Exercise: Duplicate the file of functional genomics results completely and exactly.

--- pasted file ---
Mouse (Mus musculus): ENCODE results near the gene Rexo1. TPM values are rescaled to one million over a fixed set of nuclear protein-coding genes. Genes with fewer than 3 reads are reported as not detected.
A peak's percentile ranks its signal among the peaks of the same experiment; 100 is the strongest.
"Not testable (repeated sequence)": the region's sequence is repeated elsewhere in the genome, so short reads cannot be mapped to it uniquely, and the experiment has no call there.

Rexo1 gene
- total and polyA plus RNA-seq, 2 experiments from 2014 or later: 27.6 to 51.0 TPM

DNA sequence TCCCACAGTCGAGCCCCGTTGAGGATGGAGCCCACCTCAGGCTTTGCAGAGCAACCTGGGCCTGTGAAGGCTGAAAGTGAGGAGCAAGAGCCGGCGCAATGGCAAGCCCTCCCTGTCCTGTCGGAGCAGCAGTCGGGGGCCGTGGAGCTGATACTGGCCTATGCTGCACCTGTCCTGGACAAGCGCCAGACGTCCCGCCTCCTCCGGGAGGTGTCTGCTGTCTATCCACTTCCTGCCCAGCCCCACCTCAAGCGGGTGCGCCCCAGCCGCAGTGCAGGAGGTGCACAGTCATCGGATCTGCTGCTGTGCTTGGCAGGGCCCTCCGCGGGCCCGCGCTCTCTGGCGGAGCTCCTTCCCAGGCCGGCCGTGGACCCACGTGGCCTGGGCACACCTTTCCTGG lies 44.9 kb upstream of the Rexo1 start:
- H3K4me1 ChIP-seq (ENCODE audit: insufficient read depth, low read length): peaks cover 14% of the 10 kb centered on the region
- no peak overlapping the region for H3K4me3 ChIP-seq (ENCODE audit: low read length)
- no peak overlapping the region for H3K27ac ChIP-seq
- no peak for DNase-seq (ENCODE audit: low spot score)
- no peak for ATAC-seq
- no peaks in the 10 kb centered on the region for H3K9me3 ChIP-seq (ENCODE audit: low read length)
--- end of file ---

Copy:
Mouse (Mus musculus): ENCODE results near the gene Rexo1. TPM values are rescaled to one million over a fixed set of nuclear protein-coding genes. Genes with fewer than 3 reads are reported as not detected.
A peak's percentile ranks its signal among the peaks of the same experiment; 100 is the strongest.
"Not testable (repeated sequence)": the region's sequence is repeated elsewhere in the genome, so short reads cannot be mapped to it uniquely, and the experiment has no call there.

Rexo1 gene
- total and polyA plus RNA-seq, 2 experiments from 2014 or later: 27.6 to 51.0 TPM

DNA sequence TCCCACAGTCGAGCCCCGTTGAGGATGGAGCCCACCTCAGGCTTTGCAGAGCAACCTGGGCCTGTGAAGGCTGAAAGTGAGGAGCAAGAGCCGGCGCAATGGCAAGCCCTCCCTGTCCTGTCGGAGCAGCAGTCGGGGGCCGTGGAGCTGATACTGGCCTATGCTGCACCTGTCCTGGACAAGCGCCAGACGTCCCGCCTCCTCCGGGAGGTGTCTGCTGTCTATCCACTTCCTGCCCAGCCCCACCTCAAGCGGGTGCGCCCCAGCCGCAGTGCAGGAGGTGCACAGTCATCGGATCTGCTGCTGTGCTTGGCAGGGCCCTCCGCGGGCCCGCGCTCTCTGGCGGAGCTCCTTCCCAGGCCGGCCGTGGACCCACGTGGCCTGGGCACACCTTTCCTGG lies 44.9 kb upstream of the Rexo1 start:
- H3K4me1 ChIP-seq (ENCODE audit: insufficient read depth, low read length): peaks cover 14% of the 10 kb centered on the region
- no peak overlapping the region for H3K4me3 ChIP-seq (ENCODE audit: low read length)
- no peak overlapping the region for H3K27ac ChIP-seq
- no peak for DNase-seq (ENCODE audit: low spot score)
- no peak for ATAC-seq
- no peaks in the 10 kb centered on the region for H3K9me3 ChIP-seq (ENCODE audit: low read length)